IN MEMORIAM: Frances Tarlton “Sissy” Farenthold ’49 Dies at 94

Farenthold at the 2015 Rapoport Center dinner held in her honor and to launch the digital exhibition. (Photo/Alan Pogue)

The University of Texas School of Law mourns the loss of Frances Tarlton “Sissy” Farenthold ’49, one of the most distinguished graduates in the law school’s history. Farenthold was an esteemed lawyer, politician, educator, and activist who tirelessly pursued justice throughout her life.

Farenthold died on September 26, 2021 at her home in Houston, after a long battle with Parkinson’s disease.

“Sissy Farenthold was a magnificent graduate of the Law School–one who epitomized our highest and best traditions of leadership and courage,” said Dean of the School of Law Ward Farnsworth. “She had one of the most distinguished careers in public service of anyone who has passed through our halls. We are deeply proud to have been part of her story, and we offer our heartfelt condolences to her family.”

Texas Law is equally proud to have played a part in telling and preserving her remarkable story. Over the course of five years, a team of more than forty people led by Professor Karen Engle, co-director of the Bernard and Audre Rapoport Center for Human Rights and Justice, created a digital exhibition to document Farenthold’s life and work. The team produced four original short documentary films based upon hours of original interviews with Farenthold, often in conversation with her longtime colleagues and collaborators. The exhibition also features many of Farenthold’s papers, which are housed at the Dolph Briscoe Center for American History.

“It has been an enormous privilege and joy to document a life as inspiring and consequential as Sissy’s. And our friendship, which deepened throughout the process, means the world to me,” remarked Professor Engle. “Sissy’s determination and drive to right the world’s wrongs—from her time as a member of the “Dirty Thirty” in the Texas legislature to her grassroots activism around the world—is needed as much today as ever.”

Farenthold with her father, Benjamin D. Tarlton Jr., Class of 1911

Farenthold came by her gift for public service naturally. Born into a prominent Democratic family in Corpus Christi, Texas, her paternal grandfather was Judge Benjamin D. Tarlton Sr., Chief Justice of the Texas Court of Civil Appeals, state legislator, and the namesake of The University of Texas Tarlton Law Library. Her father, Benjamin D. Tarlton Jr., Class of 1911, served as the District Attorney for the 36th Judicial District in Hill County and had a reputation as one of the area’s most charismatic and effective attorneys. With the staunch support of her father, Sissy Farenthold graduated from The University of Texas School of Law in 1949, at the age of 22. She was one of eight women of the 295 graduates that year.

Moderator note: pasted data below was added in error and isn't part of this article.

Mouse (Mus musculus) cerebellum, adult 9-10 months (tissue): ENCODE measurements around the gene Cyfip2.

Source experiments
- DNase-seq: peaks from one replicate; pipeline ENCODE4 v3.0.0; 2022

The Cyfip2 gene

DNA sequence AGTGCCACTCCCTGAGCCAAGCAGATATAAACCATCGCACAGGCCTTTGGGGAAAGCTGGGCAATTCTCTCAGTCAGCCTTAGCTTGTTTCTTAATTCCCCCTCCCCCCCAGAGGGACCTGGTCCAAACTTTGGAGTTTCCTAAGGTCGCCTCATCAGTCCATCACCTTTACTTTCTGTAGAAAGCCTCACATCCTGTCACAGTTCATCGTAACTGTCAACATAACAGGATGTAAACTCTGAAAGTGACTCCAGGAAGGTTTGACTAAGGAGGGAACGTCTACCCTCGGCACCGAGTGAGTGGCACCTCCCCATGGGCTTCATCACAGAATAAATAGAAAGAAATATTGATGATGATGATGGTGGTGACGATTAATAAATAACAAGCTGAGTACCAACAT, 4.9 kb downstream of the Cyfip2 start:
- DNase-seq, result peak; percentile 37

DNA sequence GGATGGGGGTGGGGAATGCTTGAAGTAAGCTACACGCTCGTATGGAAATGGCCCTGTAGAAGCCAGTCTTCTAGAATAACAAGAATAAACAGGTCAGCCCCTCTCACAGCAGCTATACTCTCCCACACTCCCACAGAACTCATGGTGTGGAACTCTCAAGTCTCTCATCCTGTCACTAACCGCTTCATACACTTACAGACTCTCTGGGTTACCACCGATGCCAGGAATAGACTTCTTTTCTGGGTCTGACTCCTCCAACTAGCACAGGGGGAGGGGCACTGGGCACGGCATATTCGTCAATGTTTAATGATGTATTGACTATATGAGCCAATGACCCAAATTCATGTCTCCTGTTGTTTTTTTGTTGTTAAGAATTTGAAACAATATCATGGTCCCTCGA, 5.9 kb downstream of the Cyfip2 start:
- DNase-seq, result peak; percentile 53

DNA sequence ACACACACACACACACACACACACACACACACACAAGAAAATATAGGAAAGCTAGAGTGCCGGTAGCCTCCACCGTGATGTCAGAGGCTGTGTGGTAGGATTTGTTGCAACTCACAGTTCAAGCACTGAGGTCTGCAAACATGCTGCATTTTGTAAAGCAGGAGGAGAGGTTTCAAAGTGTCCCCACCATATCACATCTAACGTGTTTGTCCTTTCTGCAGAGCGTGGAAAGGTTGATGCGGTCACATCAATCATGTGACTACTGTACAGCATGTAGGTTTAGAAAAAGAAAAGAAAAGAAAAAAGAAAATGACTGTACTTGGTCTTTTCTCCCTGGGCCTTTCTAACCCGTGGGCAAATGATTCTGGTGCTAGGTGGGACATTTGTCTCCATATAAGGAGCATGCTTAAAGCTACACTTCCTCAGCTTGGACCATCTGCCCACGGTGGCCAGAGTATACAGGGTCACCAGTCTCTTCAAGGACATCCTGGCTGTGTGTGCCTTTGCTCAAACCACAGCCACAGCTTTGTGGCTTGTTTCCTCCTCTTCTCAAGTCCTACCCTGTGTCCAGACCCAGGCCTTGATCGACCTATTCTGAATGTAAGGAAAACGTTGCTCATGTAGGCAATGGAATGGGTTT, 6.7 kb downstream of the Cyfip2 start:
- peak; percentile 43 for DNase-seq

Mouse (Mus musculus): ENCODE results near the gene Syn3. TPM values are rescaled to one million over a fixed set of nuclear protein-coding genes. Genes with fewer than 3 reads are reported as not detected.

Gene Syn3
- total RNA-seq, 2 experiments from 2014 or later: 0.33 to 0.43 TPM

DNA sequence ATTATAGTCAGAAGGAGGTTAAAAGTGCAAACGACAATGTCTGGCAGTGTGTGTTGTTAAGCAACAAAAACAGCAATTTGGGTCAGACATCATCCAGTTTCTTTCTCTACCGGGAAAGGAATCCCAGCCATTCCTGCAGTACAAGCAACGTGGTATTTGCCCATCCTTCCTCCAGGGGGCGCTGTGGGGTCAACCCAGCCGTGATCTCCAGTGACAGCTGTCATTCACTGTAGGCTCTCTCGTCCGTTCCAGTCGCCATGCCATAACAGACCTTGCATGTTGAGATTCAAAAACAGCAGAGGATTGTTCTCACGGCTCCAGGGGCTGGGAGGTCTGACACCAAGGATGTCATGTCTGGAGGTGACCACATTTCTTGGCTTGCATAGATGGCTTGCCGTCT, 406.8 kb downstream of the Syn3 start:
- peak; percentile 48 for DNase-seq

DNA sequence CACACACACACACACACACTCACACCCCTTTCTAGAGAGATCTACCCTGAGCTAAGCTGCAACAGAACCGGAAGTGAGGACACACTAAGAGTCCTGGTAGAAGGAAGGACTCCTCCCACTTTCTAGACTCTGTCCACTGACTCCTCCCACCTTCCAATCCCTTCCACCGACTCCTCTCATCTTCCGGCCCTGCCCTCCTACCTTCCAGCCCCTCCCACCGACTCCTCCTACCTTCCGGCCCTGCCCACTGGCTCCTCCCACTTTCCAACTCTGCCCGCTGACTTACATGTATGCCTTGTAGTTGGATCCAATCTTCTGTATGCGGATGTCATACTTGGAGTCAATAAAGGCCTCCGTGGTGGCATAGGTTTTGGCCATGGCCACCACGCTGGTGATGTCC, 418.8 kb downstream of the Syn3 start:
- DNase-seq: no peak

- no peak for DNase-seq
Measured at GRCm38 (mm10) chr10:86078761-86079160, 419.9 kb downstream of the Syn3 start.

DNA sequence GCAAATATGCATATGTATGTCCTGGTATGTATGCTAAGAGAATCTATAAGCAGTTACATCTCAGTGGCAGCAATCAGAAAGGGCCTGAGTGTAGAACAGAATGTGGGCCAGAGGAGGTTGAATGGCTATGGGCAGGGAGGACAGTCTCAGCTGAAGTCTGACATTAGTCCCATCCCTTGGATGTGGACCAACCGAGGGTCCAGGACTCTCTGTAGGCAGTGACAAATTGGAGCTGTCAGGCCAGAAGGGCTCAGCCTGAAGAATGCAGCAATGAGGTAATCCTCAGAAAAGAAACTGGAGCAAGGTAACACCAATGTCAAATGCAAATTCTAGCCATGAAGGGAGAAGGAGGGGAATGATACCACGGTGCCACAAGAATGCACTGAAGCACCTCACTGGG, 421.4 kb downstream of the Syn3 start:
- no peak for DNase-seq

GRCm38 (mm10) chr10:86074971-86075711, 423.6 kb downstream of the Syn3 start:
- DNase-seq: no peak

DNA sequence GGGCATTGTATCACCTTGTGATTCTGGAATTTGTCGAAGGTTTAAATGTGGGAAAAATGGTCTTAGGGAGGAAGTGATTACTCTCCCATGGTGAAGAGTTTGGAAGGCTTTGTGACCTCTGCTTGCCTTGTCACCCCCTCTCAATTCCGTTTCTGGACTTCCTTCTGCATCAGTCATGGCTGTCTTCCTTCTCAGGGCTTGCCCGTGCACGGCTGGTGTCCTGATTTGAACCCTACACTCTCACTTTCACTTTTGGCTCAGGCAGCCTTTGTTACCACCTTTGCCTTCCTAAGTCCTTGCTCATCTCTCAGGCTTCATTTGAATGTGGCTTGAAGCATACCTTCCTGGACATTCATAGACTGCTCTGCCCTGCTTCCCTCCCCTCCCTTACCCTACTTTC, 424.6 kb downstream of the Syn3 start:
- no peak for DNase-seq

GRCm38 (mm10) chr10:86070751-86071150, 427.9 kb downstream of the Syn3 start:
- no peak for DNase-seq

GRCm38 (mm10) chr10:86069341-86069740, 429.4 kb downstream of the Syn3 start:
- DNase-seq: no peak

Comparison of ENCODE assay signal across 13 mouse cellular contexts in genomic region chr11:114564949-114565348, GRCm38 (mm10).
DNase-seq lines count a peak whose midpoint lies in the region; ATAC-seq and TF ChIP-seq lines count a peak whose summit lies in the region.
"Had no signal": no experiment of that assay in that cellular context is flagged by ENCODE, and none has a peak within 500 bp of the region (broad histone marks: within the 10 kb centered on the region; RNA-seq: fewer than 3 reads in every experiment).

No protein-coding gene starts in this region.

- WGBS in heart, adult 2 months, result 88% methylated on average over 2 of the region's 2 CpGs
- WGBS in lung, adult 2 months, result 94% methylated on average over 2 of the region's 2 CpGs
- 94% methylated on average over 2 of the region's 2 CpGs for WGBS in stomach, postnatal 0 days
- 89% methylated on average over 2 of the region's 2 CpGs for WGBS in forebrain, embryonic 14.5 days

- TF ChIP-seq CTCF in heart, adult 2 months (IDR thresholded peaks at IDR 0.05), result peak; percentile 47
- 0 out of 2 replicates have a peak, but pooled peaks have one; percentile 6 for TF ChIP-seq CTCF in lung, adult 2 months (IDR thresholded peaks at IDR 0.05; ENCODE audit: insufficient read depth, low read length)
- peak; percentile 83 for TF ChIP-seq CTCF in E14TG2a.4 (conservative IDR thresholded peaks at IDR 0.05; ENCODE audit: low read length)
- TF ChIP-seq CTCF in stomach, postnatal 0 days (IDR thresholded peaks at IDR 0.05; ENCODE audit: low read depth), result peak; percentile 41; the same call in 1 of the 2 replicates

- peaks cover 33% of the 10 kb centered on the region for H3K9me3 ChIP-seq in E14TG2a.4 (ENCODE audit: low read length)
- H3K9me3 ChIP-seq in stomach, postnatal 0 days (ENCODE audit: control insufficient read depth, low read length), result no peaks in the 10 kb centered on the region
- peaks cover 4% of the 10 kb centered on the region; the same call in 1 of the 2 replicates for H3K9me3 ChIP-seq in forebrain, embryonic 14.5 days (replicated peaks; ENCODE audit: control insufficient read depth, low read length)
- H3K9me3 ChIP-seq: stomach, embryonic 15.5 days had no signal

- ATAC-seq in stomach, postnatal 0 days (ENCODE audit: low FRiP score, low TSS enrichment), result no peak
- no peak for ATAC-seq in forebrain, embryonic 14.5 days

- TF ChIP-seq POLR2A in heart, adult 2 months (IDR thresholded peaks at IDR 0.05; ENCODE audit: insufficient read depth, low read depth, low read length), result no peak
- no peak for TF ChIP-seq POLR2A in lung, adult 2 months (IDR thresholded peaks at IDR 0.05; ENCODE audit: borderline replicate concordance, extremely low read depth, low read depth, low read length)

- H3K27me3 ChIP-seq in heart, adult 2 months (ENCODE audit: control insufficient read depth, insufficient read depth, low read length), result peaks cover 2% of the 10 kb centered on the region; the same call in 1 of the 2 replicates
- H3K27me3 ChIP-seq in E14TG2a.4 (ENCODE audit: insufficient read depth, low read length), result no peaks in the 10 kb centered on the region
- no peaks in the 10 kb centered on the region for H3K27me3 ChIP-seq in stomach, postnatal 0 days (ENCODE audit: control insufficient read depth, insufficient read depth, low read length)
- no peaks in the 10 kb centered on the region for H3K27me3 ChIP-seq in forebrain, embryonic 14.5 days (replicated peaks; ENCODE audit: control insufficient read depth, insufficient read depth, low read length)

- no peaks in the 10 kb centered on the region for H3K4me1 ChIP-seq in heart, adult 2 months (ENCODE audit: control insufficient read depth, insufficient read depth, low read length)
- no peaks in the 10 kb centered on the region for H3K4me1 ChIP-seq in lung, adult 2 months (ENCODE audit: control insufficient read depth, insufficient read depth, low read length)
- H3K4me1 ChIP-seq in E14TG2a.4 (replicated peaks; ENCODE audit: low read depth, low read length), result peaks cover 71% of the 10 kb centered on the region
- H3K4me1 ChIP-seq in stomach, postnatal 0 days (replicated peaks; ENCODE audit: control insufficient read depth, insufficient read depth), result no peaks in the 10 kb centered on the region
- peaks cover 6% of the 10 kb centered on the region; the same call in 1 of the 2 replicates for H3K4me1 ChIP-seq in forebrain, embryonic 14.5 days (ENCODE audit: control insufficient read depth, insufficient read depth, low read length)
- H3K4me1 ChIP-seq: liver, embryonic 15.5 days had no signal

Farenthold is perhaps best known in wider circles for her groundbreaking political career. In 1968, she represented Nueces and Kleberg counties as the only woman in the Texas House of Representatives. Farenthold’s legislative priorities included civil rights and raising the spending cap for welfare recipients, which she attributed to the needs she saw as a lawyer with Nueces County Legal Aid, where she mostly represented Mexican-American women living in poverty. Although she did not prevail on many of those priorities, she successfully co-sponsored the Texas Equal Rights Amendment.

Farenthold’s support of open government and ethics reform as a key member of a coalition of lawmakers known as the “Dirty Thirty” made her a statewide name and political force. The reform movement launched Farenthold’s campaign for governor in 1972. Though she ultimately lost in a Democratic party run-off, she defeated the sitting governor and lieutenant governor in the primary, elevating her national profile.

A 2013 Rapoport Center interview with Farenthold and Gloria Steinem about Sissy’s life and career.

A few months later, she was tapped by women’s groups to run for the vice-presidential nomination at the 1972 Democratic National Convention. She was the first woman to be seriously considered as a candidate for the position. In 1973, she was elected as the first national chair of the bipartisan National Women’s Political Caucus, and a year later, she ran again and lost to Briscoe in the Texas Democratic primary for governor.